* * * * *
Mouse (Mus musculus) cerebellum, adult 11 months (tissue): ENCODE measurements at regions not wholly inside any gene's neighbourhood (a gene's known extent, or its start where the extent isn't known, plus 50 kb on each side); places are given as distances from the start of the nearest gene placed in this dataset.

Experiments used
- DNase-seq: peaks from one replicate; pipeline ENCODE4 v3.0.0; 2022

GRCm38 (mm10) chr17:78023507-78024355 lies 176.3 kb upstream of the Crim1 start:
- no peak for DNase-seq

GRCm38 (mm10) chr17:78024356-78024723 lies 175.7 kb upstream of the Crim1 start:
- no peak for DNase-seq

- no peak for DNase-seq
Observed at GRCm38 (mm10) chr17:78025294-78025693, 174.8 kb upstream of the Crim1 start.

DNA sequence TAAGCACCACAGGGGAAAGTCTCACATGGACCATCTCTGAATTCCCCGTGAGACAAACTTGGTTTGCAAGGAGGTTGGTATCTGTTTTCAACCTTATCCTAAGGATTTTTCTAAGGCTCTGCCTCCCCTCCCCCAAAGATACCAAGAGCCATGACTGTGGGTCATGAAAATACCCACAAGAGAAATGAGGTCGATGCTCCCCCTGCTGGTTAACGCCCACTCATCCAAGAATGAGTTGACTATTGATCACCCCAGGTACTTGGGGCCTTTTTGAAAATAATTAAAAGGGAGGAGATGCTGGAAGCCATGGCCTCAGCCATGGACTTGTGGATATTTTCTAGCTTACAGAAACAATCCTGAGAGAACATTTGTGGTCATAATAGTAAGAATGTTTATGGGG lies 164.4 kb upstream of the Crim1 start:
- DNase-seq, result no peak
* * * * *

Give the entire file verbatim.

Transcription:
Mouse (Mus musculus) cerebellum, adult 11 months (tissue): ENCODE measurements at regions not wholly inside any gene's neighbourhood (a gene's known extent, or its start where the extent isn't known, plus 50 kb on each side); places are given as distances from the start of the nearest gene placed in this dataset.

Experiments used
- DNase-seq: peaks from one replicate; pipeline ENCODE4 v3.0.0; 2022

GRCm38 (mm10) chr17:78023507-78024355 lies 176.3 kb upstream of the Crim1 start:
- no peak for DNase-seq

GRCm38 (mm10) chr17:78024356-78024723 lies 175.7 kb upstream of the Crim1 start:
- no peak for DNase-seq

- no peak for DNase-seq
Observed at GRCm38 (mm10) chr17:78025294-78025693, 174.8 kb upstream of the Crim1 start.

DNA sequence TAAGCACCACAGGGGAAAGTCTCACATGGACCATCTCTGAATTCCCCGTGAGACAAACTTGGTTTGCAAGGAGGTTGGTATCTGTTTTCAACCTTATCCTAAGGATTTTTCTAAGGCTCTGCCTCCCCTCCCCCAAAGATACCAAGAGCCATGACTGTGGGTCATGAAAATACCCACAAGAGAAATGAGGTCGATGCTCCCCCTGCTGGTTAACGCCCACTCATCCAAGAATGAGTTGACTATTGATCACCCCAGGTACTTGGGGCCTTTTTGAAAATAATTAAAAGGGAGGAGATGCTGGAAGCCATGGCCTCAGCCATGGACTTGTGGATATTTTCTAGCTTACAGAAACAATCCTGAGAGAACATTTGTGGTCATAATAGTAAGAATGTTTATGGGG lies 164.4 kb upstream of the Crim1 start:
- DNase-seq, result no peak